ה Lead me in your truth, and teach me,
for you are the God of my salvation;
for you I wait all day long. (HE, v.5)
Our family has made it a practice to read a chapter of the Bible at the conclusion of our evening meal. After our dinner conversations—sometimes dull, more often heated—God gets the last word. The book of Proverbs doesn’t get a lot of play during evening devotions. I think I’ve instinctively avoided it. Lots of good stuff here, but it just doesn’t work to read a chapter of Proverbs aloud—at least not at our table. But lately we’ve been turning to these proverbs when pressed for time. One of us blindly puts our finger down on a verse and reads it aloud. This is really an absurd way to approach Holy Scripture, I grant you. But if the point is to get you thinking, it sort of works. One of my daughters commented that it feels like reading a fortune cookie after a meal at Tiger Noodles. Not a bad analogy. To me Psalm 25 can also come off like a bunch of lines pulled out of fortune cookies. It’s an acrostic psalm, and that probably contributes to this sense. It’s like a Rolodex organized by letters—ALEPH, BET, GIMEL . . . (If you don’t know what a Rolodex is, ask your parents.) Normally I would suggest that you look for the unity in a psalm. But as I read Psalm 25, I am helped by fingering through each card, opening each cookie, taking each verse in turn, on its own terms. Find the verse today that sticks. Pull it out. Tuck it in your pocket. This is the word of the Lord. Thanks be to God.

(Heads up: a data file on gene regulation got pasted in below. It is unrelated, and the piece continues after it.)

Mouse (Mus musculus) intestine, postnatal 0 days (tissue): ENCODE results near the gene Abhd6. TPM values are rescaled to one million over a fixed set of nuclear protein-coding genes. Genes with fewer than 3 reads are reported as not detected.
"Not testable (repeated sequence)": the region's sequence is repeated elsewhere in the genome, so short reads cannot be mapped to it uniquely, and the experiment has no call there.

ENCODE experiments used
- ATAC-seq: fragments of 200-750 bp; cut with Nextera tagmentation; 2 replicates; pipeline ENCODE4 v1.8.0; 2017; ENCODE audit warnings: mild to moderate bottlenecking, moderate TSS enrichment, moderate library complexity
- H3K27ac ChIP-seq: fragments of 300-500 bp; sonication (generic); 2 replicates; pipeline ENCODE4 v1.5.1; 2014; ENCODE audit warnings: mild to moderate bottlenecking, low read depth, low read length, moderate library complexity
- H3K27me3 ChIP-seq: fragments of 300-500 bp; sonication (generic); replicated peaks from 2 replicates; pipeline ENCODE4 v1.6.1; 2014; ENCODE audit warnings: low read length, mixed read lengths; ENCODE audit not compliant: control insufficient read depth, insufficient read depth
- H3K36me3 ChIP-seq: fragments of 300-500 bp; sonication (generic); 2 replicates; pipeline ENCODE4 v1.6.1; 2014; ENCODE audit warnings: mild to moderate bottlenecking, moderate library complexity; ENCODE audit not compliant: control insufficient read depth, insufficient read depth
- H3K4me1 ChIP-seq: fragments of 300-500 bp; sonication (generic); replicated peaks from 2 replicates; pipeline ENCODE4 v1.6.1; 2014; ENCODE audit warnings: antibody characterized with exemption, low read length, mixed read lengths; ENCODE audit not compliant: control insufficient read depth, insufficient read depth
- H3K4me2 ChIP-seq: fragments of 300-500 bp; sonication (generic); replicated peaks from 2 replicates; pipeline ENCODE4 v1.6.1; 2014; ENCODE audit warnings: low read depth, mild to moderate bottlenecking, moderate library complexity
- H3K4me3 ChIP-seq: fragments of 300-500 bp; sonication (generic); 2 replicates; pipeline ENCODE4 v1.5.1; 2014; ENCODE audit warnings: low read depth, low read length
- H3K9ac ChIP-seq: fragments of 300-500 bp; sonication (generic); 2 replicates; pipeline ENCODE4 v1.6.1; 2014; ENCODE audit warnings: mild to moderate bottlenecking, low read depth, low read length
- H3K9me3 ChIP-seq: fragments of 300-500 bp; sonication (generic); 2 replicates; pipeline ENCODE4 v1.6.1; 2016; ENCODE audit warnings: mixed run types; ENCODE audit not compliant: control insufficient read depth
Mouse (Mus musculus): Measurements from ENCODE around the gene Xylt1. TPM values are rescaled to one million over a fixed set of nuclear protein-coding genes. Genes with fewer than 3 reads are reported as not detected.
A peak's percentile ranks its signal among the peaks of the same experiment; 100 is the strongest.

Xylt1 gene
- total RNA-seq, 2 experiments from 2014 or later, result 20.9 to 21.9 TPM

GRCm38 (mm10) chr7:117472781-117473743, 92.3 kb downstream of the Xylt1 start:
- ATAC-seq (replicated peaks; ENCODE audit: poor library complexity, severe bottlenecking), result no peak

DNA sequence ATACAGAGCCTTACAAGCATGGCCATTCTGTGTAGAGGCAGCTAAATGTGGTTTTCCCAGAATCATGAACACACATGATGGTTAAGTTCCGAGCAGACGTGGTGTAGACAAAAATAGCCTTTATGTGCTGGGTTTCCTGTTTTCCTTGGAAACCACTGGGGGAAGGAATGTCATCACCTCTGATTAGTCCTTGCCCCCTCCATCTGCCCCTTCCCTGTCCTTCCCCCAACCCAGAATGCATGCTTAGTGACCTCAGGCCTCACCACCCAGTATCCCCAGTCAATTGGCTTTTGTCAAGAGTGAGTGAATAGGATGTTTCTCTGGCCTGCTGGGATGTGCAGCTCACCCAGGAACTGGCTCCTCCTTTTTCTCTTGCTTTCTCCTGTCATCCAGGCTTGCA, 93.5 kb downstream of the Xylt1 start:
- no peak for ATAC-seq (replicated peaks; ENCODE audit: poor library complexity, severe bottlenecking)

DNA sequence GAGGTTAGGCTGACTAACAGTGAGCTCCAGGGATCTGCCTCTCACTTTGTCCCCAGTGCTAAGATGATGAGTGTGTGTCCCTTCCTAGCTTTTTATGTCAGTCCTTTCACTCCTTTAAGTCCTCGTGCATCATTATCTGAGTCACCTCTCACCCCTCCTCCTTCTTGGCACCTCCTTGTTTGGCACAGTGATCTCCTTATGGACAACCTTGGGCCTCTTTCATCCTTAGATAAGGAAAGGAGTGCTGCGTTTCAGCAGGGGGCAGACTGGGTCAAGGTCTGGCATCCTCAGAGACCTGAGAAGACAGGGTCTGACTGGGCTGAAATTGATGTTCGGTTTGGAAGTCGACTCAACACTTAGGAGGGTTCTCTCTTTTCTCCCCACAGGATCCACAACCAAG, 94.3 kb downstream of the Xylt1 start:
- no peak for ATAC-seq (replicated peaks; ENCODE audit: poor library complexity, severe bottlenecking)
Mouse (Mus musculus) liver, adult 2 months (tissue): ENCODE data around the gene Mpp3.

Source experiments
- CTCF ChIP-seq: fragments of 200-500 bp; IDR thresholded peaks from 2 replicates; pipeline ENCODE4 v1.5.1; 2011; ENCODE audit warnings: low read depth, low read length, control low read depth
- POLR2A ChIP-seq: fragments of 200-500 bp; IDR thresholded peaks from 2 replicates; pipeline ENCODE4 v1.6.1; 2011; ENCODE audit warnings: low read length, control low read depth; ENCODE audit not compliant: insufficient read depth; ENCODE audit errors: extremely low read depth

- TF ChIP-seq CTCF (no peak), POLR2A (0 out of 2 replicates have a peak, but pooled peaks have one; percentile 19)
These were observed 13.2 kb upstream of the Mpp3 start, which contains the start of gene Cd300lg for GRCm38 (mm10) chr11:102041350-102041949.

Martin Tel, C.F. Seabrook Director of Music